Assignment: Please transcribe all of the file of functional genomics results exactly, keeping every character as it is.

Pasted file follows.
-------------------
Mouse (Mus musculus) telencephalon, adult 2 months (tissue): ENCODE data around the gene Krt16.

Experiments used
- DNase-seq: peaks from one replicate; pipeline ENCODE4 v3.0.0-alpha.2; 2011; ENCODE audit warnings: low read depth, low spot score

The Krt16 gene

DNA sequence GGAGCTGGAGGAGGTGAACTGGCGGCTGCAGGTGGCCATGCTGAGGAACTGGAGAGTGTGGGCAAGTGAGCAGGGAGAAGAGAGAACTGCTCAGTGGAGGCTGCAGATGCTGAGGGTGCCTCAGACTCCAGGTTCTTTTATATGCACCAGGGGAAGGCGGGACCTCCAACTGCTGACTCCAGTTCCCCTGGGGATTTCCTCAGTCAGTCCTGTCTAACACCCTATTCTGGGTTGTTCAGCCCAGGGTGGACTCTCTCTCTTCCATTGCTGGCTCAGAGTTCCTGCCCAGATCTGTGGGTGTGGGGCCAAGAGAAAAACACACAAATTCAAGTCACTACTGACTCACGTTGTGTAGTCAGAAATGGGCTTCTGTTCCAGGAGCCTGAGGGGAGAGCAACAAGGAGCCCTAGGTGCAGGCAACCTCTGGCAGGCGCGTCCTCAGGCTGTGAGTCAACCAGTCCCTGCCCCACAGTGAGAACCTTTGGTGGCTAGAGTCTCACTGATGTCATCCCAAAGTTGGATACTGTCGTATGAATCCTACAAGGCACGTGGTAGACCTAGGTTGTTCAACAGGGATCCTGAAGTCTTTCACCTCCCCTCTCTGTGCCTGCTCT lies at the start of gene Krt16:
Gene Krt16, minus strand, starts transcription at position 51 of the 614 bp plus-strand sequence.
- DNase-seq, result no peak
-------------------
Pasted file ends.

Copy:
Mouse (Mus musculus) telencephalon, adult 2 months (tissue): ENCODE data around the gene Krt16.

Experiments used
- DNase-seq: peaks from one replicate; pipeline ENCODE4 v3.0.0-alpha.2; 2011; ENCODE audit warnings: low read depth, low spot score

The Krt16 gene

DNA sequence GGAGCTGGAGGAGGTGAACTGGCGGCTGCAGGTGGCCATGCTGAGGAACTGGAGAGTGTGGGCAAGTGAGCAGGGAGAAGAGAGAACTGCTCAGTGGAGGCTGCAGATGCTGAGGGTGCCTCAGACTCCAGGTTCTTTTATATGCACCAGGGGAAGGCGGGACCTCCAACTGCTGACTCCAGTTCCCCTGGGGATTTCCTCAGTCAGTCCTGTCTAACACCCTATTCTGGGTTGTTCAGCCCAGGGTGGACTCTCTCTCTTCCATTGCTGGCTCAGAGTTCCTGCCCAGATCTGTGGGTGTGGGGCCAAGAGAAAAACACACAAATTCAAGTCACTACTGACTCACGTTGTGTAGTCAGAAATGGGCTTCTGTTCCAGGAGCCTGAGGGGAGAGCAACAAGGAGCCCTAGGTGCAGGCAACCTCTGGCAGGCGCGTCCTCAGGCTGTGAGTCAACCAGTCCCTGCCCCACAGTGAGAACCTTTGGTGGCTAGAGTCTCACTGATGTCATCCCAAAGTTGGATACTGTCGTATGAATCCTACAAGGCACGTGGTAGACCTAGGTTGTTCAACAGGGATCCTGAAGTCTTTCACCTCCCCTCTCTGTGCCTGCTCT lies at the start of gene Krt16:
Gene Krt16, minus strand, starts transcription at position 51 of the 614 bp plus-strand sequence.
- DNase-seq, result no peak